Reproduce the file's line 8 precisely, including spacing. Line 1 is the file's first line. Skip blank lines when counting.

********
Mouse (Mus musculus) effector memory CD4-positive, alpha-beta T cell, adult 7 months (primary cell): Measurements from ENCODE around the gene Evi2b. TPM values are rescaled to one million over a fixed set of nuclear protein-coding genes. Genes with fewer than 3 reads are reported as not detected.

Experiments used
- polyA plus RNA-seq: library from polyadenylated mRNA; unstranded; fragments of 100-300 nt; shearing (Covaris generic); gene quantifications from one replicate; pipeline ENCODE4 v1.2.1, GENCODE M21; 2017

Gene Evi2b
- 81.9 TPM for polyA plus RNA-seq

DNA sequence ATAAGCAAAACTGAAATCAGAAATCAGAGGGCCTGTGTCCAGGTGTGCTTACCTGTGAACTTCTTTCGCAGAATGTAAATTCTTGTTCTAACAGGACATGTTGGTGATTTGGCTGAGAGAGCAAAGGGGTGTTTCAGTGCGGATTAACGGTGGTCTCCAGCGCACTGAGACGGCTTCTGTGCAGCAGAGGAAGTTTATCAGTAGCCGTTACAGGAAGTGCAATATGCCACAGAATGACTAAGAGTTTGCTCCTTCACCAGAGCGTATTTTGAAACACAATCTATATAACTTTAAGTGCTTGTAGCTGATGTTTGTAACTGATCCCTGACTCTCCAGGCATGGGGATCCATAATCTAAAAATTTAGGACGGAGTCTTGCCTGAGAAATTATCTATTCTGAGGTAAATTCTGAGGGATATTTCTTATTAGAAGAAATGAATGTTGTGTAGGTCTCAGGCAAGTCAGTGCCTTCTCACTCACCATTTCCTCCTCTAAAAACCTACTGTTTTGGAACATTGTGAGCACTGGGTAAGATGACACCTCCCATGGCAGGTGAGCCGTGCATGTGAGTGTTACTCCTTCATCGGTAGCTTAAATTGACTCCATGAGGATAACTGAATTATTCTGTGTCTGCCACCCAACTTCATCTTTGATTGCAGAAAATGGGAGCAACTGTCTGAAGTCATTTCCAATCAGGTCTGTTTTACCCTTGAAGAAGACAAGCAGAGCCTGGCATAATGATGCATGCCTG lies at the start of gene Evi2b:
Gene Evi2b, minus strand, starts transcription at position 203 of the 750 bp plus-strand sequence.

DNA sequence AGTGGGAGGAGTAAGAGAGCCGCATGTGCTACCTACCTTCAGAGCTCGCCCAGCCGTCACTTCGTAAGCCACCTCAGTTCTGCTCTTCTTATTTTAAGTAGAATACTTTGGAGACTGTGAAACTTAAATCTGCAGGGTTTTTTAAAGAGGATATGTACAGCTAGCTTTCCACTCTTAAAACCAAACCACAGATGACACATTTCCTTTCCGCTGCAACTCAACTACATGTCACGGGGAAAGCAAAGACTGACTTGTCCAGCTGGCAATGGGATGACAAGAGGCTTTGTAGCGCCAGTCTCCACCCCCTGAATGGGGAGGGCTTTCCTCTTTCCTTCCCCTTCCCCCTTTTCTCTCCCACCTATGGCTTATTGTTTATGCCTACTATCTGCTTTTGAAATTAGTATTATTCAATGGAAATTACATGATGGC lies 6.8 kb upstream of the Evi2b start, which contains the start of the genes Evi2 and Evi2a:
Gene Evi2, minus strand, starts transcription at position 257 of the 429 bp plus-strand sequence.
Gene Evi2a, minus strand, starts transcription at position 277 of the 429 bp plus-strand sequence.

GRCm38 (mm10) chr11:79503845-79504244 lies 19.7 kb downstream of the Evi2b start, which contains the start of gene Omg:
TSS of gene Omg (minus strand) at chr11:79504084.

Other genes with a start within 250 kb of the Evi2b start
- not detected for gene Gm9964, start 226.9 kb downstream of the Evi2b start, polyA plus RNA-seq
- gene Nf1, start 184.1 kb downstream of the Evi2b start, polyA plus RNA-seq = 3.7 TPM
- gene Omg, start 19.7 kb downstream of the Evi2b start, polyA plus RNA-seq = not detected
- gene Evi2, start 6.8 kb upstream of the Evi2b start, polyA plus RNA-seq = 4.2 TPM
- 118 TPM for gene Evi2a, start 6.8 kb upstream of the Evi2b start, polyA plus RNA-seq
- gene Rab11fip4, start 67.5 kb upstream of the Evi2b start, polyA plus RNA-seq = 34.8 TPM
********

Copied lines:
DNA sequence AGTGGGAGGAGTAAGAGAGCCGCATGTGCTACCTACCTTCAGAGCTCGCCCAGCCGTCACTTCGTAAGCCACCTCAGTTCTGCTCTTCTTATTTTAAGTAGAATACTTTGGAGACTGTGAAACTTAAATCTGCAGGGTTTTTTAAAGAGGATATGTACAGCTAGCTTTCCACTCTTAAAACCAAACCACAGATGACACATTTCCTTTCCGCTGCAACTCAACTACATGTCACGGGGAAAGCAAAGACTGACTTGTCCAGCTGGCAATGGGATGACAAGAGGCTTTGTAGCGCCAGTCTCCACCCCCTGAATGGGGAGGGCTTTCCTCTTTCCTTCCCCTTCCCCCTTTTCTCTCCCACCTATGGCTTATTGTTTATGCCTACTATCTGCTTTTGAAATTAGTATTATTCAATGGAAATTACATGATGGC lies 6.8 kb upstream of the Evi2b start, which contains the start of the genes Evi2 and Evi2a: